I thought I would do a short write up a bit about some routes Chris put up at Swanage last year.
New routing requires you to be either very knowledgeable about a climbing area or, to be a bad-ass climber and climb the hard, more obviously unclimbed lines. Chris Weedon has the advantage of being both – and his latest routes put up on the South Coast show-case this fact.
Chris put up several new routes – but ones that stand out for me are the routes at New Dawn Wall at Fishermans Ledge; ‘Slide Show’ (E7 6c), StuckOn (E5 6a) and in Boulder Ruckle; Bert and Ernie (E2 5b).
Slide show – E7 6c
An epic line with an easy start to a mid-point gear point but from there to the top there is no gear, the climbing is thin and deserving of the grade. I tried this on top-rope a couple of times – and unless you have very good flexibility in your hips you are going to struggle to remain balanced on this route.
The top is very bold and the moves are tenuous and committing. Maybe once my A4 pulley is healed I will get down and work the route a little more – it is an inspiring line and simply an awesome route.
StuckOn – E5 6a
Another cool route – and the first I have climbed with pretty much only Sky-Hooks for protection. I climbed this straight after seconding Chris on the first ascent picking up the ‘second ascent’ for the route. It has a tenuous and awkward start and from there you move up in to a flowstone holes with very little in the way of gear. The gear mainly consists of sky-hooks – which, for dynamic falls, is way down the list of things I would trust to save my ass in a fall.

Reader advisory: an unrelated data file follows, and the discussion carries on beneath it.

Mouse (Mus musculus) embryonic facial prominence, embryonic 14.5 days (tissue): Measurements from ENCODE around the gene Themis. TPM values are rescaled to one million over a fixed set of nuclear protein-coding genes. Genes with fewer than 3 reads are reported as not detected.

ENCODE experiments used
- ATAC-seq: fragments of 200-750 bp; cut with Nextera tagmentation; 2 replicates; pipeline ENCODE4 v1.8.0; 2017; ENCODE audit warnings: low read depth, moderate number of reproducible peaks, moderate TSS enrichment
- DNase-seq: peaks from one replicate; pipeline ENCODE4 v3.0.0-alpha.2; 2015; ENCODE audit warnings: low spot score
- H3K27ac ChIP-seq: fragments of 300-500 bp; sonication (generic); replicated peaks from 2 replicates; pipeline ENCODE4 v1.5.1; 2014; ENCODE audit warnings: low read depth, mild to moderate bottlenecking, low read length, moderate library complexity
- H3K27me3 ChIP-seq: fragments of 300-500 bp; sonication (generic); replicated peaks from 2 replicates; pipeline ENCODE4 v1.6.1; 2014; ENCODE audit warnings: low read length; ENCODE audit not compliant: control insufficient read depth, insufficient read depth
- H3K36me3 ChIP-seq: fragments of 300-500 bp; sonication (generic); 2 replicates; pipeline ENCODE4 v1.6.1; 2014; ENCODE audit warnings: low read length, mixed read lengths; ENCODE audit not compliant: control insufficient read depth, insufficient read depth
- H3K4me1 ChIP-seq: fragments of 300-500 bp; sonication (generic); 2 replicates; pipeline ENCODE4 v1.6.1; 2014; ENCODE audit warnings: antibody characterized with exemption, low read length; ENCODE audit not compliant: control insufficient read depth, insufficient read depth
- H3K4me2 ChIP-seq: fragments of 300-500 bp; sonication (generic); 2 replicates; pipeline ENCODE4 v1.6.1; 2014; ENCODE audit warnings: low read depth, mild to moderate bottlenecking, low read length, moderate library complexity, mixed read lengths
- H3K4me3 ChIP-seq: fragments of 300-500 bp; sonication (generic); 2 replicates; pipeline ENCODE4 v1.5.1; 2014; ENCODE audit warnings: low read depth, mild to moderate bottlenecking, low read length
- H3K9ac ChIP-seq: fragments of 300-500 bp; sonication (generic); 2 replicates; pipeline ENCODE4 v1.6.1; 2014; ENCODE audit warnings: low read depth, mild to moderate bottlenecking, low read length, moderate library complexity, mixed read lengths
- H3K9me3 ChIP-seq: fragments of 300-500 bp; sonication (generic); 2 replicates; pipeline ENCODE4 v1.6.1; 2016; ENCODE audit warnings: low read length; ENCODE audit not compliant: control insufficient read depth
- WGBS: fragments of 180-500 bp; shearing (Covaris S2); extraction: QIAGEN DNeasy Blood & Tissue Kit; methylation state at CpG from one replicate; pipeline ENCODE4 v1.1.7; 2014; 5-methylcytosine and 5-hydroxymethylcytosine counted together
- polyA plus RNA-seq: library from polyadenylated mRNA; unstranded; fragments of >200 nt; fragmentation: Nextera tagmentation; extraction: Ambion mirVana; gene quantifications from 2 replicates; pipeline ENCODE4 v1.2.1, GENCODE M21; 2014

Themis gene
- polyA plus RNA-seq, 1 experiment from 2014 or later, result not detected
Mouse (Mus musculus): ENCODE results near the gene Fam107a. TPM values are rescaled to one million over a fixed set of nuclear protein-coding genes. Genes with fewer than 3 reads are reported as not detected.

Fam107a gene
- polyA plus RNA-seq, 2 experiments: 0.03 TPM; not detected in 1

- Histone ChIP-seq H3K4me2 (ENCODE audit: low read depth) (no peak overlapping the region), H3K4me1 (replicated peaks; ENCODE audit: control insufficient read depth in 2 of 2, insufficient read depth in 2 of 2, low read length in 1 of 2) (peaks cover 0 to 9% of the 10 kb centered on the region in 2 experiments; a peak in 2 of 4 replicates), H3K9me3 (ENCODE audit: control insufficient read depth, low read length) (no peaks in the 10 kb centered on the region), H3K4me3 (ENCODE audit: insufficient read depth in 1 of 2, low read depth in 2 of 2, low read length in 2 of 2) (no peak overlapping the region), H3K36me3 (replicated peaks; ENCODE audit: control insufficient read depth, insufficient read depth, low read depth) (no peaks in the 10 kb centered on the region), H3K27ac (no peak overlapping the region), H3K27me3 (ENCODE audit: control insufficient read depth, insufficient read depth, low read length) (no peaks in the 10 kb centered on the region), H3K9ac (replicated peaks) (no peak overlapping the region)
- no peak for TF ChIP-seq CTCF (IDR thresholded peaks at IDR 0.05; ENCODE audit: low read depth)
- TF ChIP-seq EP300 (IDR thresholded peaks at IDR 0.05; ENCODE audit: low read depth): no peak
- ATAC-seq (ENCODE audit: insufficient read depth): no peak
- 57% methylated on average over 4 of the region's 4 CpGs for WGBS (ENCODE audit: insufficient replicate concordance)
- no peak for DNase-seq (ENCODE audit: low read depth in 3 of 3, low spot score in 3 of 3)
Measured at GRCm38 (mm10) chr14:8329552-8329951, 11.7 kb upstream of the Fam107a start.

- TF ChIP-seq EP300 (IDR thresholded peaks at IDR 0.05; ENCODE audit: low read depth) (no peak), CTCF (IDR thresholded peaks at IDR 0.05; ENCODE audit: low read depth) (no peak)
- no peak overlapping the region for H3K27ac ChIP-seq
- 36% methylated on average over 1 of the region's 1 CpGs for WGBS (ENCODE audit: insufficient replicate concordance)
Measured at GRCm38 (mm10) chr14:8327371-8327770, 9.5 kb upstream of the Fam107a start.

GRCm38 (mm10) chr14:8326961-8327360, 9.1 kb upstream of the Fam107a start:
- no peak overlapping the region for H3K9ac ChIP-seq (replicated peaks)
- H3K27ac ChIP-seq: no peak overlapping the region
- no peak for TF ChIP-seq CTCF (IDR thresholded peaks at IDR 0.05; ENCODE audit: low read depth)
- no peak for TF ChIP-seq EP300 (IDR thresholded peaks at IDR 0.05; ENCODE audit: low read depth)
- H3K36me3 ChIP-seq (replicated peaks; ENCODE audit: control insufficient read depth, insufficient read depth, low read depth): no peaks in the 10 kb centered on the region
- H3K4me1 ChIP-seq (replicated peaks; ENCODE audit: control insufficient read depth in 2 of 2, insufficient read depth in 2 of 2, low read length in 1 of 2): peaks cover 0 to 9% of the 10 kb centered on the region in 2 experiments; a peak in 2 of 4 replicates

When I climbed it I had an ingenious plan for weighting the most critical sky-hook; to have the skyhook attached to a sling – half way down the sling hang a full water bottle and let the other half go to the rope. When the rope moves – the water bottle keeps the skyhook in place.
For all intents and purposes it worked as a concept – however when manovering a knee around the bottle I knocked it sending the bottle, and my sky-hook pro down the route.
Bert and Ernie – E2 5b
Bert and Ernie is an easier route – but takes a really sweet line away from ‘The Tool’, airily traverses across to the left, and up a fantastic lay-back crack. The route was named for a close friend of mine (Alex Johnson) who got married at a similar time to the route being put up.
The name derives from a very funny event from a climbing trip we made from a trip to the winter alps in our early 20s – sorry – a bit of an in-joke – but a cool name either way.
The route was climbed on-sight and took a while as it was important to be wary of potential loose blocks.
You can see these routes in the new Dorset Rockfax guide book
Photos by Oli Lyon